WHALE-WATCHING IN BAJA – A WOW!

This entry is part 2 of 4 in the seriesBaja California

By Barry Zander, Edited by Monique Zander, the Never-Bored RVers

You can read in magazine articles or see programs on TV about how whales can communicate with humans, but being among them brings it home!  It qualifies as a lifelong memory.

Members of the Fantasy Tours caravan celebrated  their chance to pet the grey whale calf hoisted to the boat by Mama.

Members of the Fantasy Tours caravan celebrated their chance to pet the grey whale calf hoisted to the boat by Mama.

Driving down to Scammon’s Lagoon, where the massive grey whales breed, give birth and play, is … well, let’s just say “an adventure.”  To negotiate “the much-improved roads” for 600 miles from San Diego, California, takes patience and constant alertness.  More on the ride down in a moment, but we are here to pet whales, and that’s what we did.

A whale-watching launch (the locals call them “Panga”) holds eight tourists in seats along

Mother and baby coming toward the boat can be daunting, but none of these massive mammals touched the boats.

Mother and baby coming toward the boat can be daunting, but none of these massive mammals touched the boats.

the sides and three in the middle.  For those on the sides, there is a better opportunity to touch or even pet the newly born calves.  I set my cameras down long enough to stick my hand out and feel the skin on the nose.  Each of our crew who had the experience described it differently, but I didn’t hear anyone say anything other than it was a thrill.

Grey whales are incredibly large beasts.  When the mothers swim past the boat laterally, they just keep going, something like when those 18-wheelers whiz past your RV on an interstate – seems to never end.  The word for them is “mammoth.”   These sleek leviathans can be identified by unique spots that have formed from years of having barnacles on their backs.

I don’t want to spoil the moment for you when you get down here, so I won’t go into further detail about what you might see and feel.  I will dwell a bit on the sensation of realizing that you’re among mammals that seem to enjoy the chance to show off their calves to the travellers.  Mammals, like your dog or cat, interact with humans.  What may be hard to imagine is that these huge creatures of the sea are mammals just like us and relate to us.

Spectacular moment.  Mama Whale breaches (lifts out of the ocean), while Baby spouts approval.  One of my all-time favorite photos.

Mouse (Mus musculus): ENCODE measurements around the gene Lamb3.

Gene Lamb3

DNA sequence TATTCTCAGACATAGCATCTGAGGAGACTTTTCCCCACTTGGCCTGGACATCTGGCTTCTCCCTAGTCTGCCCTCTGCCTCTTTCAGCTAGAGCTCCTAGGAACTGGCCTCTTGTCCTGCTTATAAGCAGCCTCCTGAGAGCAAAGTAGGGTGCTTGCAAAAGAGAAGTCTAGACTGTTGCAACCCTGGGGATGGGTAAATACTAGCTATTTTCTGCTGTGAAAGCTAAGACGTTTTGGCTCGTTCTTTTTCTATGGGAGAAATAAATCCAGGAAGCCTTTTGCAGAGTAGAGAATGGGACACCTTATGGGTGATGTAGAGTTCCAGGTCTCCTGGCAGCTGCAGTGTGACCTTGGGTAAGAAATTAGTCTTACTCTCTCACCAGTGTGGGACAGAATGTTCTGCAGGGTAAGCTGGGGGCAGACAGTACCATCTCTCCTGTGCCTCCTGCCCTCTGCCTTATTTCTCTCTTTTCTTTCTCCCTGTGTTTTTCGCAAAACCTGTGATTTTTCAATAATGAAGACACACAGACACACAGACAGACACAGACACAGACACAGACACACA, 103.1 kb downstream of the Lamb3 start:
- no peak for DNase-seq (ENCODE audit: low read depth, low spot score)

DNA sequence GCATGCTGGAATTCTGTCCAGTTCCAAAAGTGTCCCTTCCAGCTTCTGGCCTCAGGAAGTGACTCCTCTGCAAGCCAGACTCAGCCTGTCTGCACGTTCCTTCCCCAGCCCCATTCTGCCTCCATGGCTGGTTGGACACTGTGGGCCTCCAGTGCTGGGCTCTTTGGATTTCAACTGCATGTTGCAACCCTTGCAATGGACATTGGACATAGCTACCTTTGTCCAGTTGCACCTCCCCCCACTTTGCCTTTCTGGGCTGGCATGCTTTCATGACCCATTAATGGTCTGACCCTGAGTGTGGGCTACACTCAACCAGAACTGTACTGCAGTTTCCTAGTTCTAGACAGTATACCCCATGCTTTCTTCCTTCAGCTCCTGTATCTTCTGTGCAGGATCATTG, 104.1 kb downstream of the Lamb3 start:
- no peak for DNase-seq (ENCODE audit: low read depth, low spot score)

Spectacular moment. Mama Whale breaches (lifts out of the ocean), while Baby spouts approval. One of my all-time favorite photos.

The protected preserve in the vicinity of Guerrero Negro may be a one-of-a-kind town.  There are whale-watching tours throughout the world, but nowhere else that I know of provides an opportunity for people above the surface of the ocean to interact with these heroic-sized mammals.

Cirio and Cordon cacti surrounded us on much of the trip through the desert.  This area is called "The Rock Garden."

Cirio and cordon cacti surrounded us on much of the trip through the desert. This area is called “The Rock Garden.”

It’s a special experience, in which we are participating as members of a Fantasy RV Tours & Creative World Tours caravan.  As I sit in the lobby of a hotel/RV park writing this, I hear dozens of arriving travelers asking for parking sites and rooms no longer available.  I’m thankful that our part of the trip is to drive, eat and enjoy.  No problemo!

Most of the roads are narrow.  Making it more of a challenge is the lack of shoulders: veer

Driving through desert and rocky hills makes for a tedious journey, but worth it when we got out into the boats.

Driving through desert and rocky hills makes for a tedious journey, but worth it when we got out into the boats.

too far to the right and you’re struggling to get back on the blacktop.  Making the trip more interesting are military inspections and fruit inspection, none of which, for our group, was an actual inspection; it was simply a minor delay.  Two other delays were tolls and pest control spraying:  again, no big deal, but we shelled out pesos for the privilege.